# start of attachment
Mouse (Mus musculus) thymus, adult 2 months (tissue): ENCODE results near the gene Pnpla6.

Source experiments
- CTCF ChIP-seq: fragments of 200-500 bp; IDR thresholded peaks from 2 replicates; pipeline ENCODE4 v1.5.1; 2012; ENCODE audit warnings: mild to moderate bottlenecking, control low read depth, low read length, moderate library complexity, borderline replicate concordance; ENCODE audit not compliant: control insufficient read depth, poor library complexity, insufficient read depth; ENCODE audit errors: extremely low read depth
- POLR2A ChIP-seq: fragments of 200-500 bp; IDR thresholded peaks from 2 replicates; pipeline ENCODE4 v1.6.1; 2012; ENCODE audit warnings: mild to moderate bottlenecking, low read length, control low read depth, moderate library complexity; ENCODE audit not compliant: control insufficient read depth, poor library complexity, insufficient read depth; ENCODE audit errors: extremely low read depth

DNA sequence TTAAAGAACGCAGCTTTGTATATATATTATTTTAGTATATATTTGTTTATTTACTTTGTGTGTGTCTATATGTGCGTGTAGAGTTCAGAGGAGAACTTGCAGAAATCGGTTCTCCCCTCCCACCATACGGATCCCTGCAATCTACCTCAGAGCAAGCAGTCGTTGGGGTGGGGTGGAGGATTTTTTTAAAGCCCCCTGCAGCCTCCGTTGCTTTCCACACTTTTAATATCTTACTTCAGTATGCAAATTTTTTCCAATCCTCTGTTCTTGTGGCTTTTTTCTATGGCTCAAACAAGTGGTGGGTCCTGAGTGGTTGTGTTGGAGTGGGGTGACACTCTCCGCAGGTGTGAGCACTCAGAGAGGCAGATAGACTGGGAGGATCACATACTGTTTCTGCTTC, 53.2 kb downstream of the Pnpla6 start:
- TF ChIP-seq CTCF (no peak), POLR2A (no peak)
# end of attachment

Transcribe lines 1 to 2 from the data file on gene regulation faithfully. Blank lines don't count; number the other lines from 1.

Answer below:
Mouse (Mus musculus) thymus, adult 2 months (tissue): ENCODE results near the gene Pnpla6.

Source experiments